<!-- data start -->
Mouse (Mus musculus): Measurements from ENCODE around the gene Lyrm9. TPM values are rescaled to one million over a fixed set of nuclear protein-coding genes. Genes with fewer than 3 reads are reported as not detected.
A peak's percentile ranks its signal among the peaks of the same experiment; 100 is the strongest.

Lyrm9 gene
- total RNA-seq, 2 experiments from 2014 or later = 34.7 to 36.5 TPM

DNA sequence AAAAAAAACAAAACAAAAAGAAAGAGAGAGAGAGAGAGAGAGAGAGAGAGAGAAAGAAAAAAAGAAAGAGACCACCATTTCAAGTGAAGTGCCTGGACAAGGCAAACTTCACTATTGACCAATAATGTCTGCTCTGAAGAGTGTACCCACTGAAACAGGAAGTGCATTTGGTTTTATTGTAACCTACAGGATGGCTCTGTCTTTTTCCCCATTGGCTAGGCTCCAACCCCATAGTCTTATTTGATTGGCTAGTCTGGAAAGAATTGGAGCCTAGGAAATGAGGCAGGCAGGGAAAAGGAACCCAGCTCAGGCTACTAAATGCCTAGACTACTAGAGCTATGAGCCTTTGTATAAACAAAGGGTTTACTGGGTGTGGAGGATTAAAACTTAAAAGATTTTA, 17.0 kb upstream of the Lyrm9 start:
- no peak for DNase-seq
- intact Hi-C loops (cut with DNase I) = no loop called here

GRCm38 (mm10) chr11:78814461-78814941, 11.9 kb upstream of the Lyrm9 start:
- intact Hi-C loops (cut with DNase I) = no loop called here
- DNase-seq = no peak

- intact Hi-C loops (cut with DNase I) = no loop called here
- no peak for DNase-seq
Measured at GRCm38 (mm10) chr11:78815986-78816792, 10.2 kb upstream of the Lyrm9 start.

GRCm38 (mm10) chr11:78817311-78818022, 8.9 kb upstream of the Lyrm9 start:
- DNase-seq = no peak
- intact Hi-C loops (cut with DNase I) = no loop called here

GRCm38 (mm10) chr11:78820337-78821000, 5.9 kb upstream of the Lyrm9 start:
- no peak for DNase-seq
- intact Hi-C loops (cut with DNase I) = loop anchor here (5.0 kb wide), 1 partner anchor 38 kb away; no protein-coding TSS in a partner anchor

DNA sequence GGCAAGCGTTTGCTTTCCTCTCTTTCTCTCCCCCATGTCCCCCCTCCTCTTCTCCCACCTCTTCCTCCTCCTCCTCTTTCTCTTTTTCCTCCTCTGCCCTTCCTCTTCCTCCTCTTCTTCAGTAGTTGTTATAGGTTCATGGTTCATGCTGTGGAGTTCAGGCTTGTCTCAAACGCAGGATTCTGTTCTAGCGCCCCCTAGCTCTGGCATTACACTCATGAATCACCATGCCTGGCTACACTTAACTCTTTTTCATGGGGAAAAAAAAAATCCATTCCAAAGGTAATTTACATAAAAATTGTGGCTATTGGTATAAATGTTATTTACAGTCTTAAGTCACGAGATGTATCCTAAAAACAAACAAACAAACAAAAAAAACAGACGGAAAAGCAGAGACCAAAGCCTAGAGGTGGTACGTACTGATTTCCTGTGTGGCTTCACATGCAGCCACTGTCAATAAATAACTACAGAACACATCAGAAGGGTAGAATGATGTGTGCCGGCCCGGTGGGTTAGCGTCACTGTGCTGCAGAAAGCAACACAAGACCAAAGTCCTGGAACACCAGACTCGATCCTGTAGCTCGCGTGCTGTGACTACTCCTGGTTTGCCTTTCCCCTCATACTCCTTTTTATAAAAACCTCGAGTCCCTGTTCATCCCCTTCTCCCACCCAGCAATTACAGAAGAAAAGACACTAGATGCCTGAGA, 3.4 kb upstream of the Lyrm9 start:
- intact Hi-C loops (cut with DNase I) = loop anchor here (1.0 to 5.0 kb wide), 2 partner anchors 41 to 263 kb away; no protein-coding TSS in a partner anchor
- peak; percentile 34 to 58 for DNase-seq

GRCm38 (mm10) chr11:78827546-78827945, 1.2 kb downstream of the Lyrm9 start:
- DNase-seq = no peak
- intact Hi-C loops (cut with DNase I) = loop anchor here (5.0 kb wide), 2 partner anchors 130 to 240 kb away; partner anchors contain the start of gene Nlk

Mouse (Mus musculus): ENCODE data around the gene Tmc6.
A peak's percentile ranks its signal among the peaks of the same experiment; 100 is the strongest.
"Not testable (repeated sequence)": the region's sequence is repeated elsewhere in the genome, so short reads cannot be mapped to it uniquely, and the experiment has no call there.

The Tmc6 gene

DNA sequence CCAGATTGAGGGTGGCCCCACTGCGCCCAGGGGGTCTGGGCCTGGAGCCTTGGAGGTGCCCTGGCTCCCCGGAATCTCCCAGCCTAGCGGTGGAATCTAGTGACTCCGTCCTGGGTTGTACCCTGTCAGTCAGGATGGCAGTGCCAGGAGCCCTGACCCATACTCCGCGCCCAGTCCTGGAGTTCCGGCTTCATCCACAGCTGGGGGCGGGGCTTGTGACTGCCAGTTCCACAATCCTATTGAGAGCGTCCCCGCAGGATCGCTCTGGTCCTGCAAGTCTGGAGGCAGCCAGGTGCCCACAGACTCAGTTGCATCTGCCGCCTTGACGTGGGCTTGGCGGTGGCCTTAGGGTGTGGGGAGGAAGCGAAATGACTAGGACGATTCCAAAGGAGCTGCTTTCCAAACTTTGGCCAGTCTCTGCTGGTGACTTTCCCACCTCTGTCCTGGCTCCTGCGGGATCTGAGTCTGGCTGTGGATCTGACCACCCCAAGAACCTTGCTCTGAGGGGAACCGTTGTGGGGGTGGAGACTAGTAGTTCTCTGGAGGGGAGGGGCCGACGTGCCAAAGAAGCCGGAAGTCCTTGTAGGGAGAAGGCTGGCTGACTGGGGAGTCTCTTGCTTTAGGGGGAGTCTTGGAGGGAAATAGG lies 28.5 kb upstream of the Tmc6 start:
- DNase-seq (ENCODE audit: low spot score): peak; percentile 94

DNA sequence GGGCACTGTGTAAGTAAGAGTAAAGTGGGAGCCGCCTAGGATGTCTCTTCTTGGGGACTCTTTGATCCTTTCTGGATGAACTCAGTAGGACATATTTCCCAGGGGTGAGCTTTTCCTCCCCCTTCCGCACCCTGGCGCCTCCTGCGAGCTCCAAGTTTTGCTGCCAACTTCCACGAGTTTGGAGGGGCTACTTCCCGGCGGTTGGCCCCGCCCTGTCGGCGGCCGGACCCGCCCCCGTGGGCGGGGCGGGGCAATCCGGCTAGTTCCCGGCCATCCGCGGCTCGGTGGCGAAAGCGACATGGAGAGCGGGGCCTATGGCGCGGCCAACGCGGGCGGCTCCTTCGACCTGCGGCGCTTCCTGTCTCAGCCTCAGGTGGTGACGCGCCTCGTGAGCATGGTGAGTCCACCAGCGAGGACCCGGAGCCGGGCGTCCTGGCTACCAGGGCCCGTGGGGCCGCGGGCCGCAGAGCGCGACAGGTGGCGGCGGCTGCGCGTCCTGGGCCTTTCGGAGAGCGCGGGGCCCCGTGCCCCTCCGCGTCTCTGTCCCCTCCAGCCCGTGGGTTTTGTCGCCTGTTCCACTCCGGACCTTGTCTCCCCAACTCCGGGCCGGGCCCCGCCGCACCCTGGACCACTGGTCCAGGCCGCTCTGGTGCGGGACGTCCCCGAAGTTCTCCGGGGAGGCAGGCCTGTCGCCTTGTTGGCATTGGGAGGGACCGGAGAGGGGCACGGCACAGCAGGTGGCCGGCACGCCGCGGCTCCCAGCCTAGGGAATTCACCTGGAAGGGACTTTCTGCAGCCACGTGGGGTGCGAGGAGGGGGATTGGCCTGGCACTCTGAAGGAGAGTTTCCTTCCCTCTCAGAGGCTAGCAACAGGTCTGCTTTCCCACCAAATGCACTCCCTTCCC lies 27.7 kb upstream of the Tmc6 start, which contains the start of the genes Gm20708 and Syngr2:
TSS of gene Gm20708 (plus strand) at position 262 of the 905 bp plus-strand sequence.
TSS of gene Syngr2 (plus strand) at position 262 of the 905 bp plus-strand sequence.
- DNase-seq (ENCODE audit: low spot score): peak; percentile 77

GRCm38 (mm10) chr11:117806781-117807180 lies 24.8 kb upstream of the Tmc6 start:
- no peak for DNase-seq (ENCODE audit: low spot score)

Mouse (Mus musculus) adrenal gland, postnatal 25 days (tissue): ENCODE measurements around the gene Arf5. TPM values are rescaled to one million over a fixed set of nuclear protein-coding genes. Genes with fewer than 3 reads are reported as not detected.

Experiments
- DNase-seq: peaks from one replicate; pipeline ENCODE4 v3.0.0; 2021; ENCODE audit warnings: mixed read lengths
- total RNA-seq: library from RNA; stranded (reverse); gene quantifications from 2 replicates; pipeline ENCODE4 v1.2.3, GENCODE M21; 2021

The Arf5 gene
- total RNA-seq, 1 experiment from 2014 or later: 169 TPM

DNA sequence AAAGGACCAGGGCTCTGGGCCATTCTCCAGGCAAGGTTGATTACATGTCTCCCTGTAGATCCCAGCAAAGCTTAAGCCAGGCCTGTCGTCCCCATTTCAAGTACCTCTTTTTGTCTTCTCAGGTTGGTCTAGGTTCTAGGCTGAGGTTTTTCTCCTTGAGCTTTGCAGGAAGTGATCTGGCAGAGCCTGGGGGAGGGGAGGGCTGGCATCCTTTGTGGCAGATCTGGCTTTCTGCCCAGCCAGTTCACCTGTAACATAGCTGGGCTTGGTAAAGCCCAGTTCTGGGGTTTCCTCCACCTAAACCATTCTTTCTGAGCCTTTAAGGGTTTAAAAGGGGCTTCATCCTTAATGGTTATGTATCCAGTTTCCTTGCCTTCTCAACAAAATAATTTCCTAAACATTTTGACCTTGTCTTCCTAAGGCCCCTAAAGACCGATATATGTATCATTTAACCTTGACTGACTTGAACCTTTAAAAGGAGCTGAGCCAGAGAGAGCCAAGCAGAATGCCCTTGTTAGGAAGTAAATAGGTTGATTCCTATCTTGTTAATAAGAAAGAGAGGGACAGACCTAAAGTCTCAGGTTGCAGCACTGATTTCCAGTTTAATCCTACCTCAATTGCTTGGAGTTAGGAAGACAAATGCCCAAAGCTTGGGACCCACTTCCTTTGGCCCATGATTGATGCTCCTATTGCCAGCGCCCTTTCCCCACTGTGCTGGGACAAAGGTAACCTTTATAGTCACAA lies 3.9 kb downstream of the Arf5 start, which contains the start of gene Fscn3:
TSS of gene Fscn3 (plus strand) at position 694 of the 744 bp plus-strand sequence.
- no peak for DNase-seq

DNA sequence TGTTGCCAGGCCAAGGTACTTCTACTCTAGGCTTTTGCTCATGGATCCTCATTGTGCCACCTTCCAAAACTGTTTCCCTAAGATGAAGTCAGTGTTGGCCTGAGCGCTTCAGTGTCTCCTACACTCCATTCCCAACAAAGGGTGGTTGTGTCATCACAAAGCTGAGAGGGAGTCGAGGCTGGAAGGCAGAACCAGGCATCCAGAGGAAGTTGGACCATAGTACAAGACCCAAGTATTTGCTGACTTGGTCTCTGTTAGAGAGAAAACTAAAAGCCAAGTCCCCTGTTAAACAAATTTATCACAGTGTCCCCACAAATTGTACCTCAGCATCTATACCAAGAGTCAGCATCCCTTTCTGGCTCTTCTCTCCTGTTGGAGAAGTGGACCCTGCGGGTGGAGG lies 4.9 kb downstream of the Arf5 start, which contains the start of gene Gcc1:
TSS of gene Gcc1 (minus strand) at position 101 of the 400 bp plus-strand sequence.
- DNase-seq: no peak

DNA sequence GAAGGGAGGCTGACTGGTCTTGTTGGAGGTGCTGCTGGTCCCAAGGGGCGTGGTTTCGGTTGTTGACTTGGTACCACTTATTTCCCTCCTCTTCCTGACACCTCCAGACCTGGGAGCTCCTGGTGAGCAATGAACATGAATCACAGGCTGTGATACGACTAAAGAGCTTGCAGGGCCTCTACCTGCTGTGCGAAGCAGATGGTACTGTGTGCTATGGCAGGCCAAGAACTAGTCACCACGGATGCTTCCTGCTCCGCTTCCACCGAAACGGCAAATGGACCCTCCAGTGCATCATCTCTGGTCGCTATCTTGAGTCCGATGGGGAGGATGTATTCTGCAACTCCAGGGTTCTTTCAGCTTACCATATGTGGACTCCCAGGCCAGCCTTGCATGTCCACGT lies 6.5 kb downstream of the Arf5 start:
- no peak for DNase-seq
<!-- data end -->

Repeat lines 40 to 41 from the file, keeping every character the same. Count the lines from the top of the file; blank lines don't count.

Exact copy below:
- DNase-seq: peaks from one replicate; pipeline ENCODE4 v3.0.0; 2021; ENCODE audit warnings: mixed read lengths
- total RNA-seq: library from RNA; stranded (reverse); gene quantifications from 2 replicates; pipeline ENCODE4 v1.2.3, GENCODE M21; 2021